The digital assistant isn’t going away, but we’re near the end of the road for another me-too technology from Microsoft that nobody wanted.
Stories by Preston Gralla
The agency needs to demonstrate that it has truly abandoned the practices that unleashed WannaCry on the world.
Satya Nadella has been Microsoft CEO for more than five years. Along the way, he’s made dramatic changes in the way Redmond operates.
The Windows Insiders program has signed up lots of people willing to check out pre-release versions of Windows for free. But it’s not working.
The company has kept out of regulators’ crosshairs for some time now, but its seeming indifference to privacy matters could be changing that.
Sometimes it’s good not to get all the attention.
For many years, Microsoft has struggled to get the way it updates Windows right - and mostly got it wrong.
Fixing it would be easy: Just offer people the software they want to download.
It’s another sign that the company is changing in fundamental ways under the leadership of Satya Nadella.
Microsoft stunned most tech watchers several months ago when it announced it was abandoning 25 years of its go-it-alone browser strategy.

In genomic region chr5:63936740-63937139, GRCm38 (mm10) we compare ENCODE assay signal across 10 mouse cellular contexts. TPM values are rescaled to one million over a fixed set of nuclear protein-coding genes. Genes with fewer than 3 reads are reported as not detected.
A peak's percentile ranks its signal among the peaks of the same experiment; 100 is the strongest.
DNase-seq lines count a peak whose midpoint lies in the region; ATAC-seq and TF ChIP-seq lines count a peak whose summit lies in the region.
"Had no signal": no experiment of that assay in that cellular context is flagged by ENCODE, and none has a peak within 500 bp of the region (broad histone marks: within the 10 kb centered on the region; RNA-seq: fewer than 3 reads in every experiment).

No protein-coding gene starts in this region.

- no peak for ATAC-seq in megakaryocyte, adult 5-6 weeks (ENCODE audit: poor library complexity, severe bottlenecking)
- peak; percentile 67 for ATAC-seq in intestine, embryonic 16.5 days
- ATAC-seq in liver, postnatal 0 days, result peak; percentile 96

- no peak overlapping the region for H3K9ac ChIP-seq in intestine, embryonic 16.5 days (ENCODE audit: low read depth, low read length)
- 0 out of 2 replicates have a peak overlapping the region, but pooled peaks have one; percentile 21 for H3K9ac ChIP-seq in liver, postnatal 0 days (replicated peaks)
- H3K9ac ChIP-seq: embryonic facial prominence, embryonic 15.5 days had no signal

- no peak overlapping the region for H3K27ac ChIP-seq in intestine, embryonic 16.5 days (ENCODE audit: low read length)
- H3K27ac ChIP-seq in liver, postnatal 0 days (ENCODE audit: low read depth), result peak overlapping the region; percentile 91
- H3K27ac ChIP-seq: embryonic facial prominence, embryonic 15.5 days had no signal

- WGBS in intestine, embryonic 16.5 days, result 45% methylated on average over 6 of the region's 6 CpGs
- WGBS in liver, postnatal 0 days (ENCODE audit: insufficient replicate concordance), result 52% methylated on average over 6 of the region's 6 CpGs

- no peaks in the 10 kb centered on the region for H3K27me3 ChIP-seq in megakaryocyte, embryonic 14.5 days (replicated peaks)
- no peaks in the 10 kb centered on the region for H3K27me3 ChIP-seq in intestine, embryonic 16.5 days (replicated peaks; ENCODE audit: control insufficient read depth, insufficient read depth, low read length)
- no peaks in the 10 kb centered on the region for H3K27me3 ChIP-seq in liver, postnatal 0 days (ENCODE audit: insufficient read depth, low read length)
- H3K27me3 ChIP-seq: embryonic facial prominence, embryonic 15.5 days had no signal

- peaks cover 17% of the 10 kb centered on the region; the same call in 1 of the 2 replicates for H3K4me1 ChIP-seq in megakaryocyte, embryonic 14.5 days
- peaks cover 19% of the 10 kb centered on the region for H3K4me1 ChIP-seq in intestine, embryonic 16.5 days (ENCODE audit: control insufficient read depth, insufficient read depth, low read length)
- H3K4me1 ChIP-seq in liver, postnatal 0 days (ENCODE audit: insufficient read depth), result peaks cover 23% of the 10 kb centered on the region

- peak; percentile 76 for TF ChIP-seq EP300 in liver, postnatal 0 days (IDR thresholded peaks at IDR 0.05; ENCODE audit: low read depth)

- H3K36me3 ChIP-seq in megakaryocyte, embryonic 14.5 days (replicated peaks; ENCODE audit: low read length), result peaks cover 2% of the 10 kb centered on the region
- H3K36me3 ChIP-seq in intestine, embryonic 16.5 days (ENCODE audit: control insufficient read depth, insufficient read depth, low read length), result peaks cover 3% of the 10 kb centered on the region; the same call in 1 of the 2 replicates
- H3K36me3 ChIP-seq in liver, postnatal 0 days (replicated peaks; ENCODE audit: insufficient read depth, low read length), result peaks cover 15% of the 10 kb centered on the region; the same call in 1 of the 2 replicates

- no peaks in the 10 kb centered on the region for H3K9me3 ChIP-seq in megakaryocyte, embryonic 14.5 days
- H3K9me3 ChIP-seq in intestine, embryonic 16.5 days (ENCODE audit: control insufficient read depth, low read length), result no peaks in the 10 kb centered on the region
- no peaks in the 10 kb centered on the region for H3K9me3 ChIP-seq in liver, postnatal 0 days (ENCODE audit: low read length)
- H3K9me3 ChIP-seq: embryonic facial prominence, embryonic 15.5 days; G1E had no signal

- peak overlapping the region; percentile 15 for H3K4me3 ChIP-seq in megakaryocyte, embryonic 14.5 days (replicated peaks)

When was the last time you heard a company denigrate its own product — and practically beg you not to use it? Most likely never.
Over the years, plenty of kudos has been directed at the people at the helms of big tech companies. But some have tripped up recently.
The signs all suggest that Microsoft is going to cut its losses in the digital assistant market. Smart move.
Windows hardware continues to rule in enterprises. But Chromebooks could prove a serious competitor, as students enter the workforce.
It’s been 20 years since the U.S. Department of Justice and 20 state attorneys general sued Microsoft for violating federal antitrust laws.
Much like customers, partners also require guidance on the key technologies and markets to pursue. Read the Channel Roadmap to build a blueprint for future success.